Her conversation continued as my mind slipped into some sort of state that has made it impossible for me to remember anything else before Kevin roused me. He told me that I had to go to the car, that it looked bad for me to be lying prone on a yard deck during a wedding I was supposed to be a videographer for. Despite my state, and my knowledge that the car would be even more arduous from the heat, I couldn't argue with Kevin's logic; at likely around $3000 for eight hours, they deserved not to have one of the shooters passed out like a drunk, village idiot.

I ended up falling asleep in the car after half an hour of obsessed, seething fidgeting. I woke up an hour and a half later when Kevin phoned me, saying he needed to call his wife and asking me to film while he did. My absence from a practical standpoint wasn't a huge tactical issue; the only B camera coverage they paid for was for the ceremony, and I accomplished that before falling apart. Generally the B operator wouldn't shoot anything else anyways, except when the lead shooter has to use the bathroom or eat a snack. I took over briefly, but I lacked the strength to hoist the camera very far, so my shots were mostly from the same angle, with the zoom level changed to create the illusion of motion. I was truly useless from a functionality standpoint.

Slowly but surely following my awakening, however, my body began to regulate itself back to normal. My headache faded into a warm numbness, my limbs stopped aching, and my stomach, which had at the worst moment felt prone to regurgitation, settled quickly. It reminded me of a similar incident that happen to me on the beach in Guernville, where I stewed in the sand trying to sleep while Annie read David Sedaris aloud. Like the scorned ex-wife at the wedding, I found myself mutters words of intense dislike towards Mr. Sedaris as I slowly wilted in the sun. But also like that day, a brief sleep somehow turned the incredible pain into little more than a warm, drowsy feeling.

I recovered so fully at such a rate (one that truthfully confounded me) that I seriously doubted whether I could objectively convince Kevin it wasn't some kind of laziness induced hoax I had pulled at his expense. I knew he would believe me by virtue of our friendship, but if we hadn't known each other, he likely would've though me terrible. I felt so good by the end of the night that I found myself rooting for overtime; if they wanted to keep us an extra hour it would've netted us around forty bucks extra apiece. It was a rather humbling experience, because despite needing to film for only a mere half hour, and really only having to stand around for the rest of the gig, I essentially flunked. It's a flunk I still get paid for, but objectively speaking, I wouldn't say I earned it. Actually, I guess it wasn't humbling. It's only humbling if I don't get the cash. But, the month is still young. Maybe I'll get taken to small claims court.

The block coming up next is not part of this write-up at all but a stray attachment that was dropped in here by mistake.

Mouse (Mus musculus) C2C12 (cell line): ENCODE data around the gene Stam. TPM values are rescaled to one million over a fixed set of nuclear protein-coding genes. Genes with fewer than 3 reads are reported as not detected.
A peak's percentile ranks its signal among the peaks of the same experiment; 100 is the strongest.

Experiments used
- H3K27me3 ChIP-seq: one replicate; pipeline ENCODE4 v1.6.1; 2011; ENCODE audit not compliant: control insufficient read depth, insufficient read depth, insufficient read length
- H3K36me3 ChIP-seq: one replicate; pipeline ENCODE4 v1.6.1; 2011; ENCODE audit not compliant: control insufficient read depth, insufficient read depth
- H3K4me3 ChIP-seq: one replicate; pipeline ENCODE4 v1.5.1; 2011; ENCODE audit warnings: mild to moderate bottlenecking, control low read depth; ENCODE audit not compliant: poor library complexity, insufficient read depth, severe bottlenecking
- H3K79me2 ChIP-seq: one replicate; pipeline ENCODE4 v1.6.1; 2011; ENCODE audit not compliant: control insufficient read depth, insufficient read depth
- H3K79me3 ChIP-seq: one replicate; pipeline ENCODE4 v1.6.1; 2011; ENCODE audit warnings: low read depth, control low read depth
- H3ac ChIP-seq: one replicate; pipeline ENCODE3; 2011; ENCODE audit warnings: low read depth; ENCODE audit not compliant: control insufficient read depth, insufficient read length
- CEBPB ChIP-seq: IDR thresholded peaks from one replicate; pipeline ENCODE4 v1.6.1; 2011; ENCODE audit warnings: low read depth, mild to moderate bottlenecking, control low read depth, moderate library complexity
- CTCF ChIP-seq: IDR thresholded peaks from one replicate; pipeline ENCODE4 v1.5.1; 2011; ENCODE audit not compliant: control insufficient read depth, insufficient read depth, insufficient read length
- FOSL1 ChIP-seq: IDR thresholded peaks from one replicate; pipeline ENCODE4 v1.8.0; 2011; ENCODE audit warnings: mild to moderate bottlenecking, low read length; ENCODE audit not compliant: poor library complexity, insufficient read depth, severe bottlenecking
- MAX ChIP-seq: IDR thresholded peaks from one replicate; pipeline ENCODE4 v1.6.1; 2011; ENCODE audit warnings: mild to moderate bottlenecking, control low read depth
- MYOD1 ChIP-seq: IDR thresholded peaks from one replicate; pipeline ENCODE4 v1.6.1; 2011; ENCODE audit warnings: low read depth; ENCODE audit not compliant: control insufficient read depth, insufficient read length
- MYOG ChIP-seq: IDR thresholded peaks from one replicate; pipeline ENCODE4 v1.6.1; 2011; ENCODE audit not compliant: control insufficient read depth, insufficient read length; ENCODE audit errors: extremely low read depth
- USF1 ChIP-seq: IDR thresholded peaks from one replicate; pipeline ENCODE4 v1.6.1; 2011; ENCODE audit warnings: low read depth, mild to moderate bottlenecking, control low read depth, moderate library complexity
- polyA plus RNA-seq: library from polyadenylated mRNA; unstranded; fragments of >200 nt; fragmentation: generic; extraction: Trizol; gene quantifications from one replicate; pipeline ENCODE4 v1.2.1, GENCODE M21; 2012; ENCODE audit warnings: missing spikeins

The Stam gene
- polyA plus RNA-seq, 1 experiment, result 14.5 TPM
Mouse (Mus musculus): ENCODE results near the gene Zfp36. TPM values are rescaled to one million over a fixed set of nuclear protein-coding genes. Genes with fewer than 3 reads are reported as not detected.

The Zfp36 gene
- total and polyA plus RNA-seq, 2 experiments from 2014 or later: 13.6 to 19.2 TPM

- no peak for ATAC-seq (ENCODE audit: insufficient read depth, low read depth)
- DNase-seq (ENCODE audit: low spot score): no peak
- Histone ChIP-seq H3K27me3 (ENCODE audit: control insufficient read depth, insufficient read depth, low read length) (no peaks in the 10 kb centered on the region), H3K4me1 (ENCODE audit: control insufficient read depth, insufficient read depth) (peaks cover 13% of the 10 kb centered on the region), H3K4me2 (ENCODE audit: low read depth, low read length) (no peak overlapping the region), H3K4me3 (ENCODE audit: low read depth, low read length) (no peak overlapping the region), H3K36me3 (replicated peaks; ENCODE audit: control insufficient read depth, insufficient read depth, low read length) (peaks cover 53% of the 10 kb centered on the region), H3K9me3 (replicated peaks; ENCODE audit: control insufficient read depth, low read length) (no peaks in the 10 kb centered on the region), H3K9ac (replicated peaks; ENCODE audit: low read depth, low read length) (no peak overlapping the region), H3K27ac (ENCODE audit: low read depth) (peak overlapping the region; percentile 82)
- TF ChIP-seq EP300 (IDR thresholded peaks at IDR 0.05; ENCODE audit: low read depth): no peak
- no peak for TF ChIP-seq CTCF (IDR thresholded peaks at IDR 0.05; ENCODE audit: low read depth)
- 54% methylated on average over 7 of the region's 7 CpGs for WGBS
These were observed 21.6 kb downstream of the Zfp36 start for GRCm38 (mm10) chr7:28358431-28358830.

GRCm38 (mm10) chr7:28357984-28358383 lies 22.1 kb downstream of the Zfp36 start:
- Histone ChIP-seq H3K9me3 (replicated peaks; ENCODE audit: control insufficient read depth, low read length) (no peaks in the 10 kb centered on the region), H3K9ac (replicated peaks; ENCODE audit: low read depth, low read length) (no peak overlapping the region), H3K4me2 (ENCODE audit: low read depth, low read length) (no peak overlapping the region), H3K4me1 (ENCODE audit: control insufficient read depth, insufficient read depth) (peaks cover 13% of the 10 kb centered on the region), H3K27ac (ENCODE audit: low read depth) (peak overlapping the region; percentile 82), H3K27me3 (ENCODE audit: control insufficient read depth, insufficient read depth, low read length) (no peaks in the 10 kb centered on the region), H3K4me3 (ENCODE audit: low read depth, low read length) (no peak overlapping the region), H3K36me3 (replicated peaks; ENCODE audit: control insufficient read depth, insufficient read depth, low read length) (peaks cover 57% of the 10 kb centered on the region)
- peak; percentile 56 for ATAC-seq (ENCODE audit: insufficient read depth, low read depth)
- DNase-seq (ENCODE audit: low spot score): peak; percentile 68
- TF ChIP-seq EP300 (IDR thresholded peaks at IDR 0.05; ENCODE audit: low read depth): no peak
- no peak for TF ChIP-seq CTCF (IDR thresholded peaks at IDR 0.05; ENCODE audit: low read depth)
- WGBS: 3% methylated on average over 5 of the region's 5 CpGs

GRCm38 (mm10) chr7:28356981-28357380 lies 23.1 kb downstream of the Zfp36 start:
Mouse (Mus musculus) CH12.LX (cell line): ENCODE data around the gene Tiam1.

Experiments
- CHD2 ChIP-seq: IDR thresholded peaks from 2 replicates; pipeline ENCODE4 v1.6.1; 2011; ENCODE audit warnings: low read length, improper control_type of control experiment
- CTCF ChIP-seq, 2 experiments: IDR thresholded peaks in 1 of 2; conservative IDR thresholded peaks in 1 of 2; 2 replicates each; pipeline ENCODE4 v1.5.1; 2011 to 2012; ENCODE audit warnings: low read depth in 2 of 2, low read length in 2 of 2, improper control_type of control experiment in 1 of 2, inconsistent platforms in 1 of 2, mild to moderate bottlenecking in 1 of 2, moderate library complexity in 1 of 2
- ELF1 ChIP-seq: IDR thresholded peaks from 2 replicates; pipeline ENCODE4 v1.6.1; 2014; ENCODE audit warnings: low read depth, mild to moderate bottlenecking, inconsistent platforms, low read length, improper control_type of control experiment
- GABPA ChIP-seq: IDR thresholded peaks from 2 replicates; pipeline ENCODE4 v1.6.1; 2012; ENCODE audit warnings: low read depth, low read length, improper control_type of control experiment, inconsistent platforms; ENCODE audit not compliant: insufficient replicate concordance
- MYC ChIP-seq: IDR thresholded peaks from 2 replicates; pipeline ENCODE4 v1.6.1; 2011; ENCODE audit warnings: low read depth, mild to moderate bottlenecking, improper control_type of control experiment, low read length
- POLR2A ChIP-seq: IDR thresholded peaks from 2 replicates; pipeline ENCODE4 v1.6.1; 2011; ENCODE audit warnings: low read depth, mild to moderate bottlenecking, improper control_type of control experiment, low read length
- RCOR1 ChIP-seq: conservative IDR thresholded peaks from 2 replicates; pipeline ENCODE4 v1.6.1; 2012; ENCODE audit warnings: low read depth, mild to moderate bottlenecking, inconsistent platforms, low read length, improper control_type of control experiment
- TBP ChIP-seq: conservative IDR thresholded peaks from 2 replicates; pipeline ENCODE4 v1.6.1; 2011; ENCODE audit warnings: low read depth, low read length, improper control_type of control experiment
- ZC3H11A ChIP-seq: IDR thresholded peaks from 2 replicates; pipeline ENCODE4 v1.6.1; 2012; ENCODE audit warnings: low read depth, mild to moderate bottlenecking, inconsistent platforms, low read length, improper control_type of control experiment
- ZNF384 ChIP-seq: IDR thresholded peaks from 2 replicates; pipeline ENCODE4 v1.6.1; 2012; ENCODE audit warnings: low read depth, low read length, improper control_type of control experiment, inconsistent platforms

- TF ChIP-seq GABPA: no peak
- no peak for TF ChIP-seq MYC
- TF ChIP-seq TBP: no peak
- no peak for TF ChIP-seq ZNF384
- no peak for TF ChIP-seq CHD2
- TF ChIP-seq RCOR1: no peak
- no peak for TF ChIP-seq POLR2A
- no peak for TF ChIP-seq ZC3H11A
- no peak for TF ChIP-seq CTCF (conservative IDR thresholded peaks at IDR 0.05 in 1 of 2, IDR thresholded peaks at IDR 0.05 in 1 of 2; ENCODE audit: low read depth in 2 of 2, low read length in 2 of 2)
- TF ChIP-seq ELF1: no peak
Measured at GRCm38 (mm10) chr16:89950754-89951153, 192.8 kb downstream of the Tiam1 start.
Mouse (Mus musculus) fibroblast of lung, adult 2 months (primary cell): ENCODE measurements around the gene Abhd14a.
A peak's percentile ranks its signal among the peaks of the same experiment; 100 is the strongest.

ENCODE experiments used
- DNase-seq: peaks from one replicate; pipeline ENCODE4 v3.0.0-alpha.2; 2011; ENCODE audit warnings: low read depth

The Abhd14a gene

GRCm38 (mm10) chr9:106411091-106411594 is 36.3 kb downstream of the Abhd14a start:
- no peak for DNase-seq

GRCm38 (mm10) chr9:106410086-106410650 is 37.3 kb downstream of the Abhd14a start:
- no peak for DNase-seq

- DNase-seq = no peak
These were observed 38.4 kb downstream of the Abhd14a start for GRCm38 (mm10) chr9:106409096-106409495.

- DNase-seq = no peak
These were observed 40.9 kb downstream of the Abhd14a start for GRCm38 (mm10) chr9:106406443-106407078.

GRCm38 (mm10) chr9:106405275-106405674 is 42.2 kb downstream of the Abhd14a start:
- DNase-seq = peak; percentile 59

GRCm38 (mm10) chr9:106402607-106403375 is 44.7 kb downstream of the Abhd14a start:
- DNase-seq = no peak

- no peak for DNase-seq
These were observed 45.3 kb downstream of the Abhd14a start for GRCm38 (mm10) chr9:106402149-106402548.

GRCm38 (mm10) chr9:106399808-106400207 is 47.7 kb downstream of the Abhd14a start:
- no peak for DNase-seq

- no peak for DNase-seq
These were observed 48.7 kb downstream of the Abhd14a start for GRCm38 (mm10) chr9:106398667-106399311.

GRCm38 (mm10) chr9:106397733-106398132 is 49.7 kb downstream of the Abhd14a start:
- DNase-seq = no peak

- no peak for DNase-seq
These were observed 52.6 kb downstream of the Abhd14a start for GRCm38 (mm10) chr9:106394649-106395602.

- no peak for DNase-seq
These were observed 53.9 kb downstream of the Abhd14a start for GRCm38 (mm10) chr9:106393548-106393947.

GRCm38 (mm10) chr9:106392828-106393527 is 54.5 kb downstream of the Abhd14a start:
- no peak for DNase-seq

I followed yesterday's effort with a more personally taxing event today; my grandmother's birthday. Those of you who know me well know that I'm not crazy about my grandmother for certain reasons, so the celebration in and of itself wasn't very gratifying for me, but also my recent turn to veganism became an issue. My mother's family is a sprawling, boisterous (predominantly) Italian clan that prides itself in eating nothing but greasy meat, cheese, and pasta sauce every chance they get. As I knew would happen, everybody began asking why I wasn't eating, and apparently "I'm not that hungry, but thank you" is not a sufficient reply these days. Somebody finally ventured the guess that I didn't eat meat, and I admitted it, opening the floodgates to a solid twenty to thirty minutes of discussion (including the million dollar queston; so, like, what can you eat?), culminating in one cousin taking "my side" by expressively discussing how bad conditions are for animals for either livestock or productions. 

She essentially, albeit unknowingly, exuded the exact sort of attitude towards my meat guzzling family that I wanted to avoid during the stay, and it ended up costing me much more conversation that I would have liked. I don't quite understand why people seem to take it as a personal threat when I make a choice about my dietary habits; I encountered this skepticism during my semi-vegetarian spree in high school, and it's been worse with the veganism. There's an odd amount of resentment that some people have seemed to brandish upon learning of my choice.

For the record, though, I would eat meat if it meant a night of passion with that waitress. Seriously, that was some fiiiiiiiine looking woman.